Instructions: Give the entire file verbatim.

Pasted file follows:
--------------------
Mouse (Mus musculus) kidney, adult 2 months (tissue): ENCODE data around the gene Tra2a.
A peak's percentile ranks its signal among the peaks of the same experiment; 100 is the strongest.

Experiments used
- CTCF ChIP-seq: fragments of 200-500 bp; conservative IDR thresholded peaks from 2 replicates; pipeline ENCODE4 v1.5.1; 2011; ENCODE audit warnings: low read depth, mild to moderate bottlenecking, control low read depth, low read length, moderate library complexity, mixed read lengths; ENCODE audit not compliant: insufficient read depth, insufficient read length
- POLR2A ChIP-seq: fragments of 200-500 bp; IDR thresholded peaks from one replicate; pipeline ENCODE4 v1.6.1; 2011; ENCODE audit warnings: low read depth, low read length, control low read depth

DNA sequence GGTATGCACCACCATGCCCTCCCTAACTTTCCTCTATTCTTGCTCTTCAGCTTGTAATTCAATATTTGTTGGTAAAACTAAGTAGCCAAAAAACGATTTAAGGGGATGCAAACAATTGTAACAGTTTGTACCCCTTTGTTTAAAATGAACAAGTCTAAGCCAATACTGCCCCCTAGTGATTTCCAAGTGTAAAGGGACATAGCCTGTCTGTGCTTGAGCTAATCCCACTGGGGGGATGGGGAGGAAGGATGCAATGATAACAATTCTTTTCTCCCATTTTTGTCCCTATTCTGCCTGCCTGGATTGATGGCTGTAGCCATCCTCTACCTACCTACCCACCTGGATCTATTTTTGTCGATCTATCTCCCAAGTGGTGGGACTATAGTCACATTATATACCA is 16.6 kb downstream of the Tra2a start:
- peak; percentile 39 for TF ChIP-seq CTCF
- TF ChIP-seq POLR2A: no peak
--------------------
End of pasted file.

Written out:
Mouse (Mus musculus) kidney, adult 2 months (tissue): ENCODE data around the gene Tra2a.
A peak's percentile ranks its signal among the peaks of the same experiment; 100 is the strongest.

Experiments used
- CTCF ChIP-seq: fragments of 200-500 bp; conservative IDR thresholded peaks from 2 replicates; pipeline ENCODE4 v1.5.1; 2011; ENCODE audit warnings: low read depth, mild to moderate bottlenecking, control low read depth, low read length, moderate library complexity, mixed read lengths; ENCODE audit not compliant: insufficient read depth, insufficient read length
- POLR2A ChIP-seq: fragments of 200-500 bp; IDR thresholded peaks from one replicate; pipeline ENCODE4 v1.6.1; 2011; ENCODE audit warnings: low read depth, low read length, control low read depth

DNA sequence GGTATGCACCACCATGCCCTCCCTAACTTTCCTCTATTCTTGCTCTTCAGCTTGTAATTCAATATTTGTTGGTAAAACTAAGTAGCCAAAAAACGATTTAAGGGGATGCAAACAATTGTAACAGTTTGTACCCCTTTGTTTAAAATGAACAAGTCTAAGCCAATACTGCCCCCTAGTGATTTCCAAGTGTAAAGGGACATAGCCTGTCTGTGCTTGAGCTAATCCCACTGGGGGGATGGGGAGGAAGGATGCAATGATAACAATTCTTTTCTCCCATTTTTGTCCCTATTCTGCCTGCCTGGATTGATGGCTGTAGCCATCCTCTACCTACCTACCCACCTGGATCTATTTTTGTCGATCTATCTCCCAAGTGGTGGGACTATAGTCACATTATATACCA is 16.6 kb downstream of the Tra2a start:
- peak; percentile 39 for TF ChIP-seq CTCF
- TF ChIP-seq POLR2A: no peak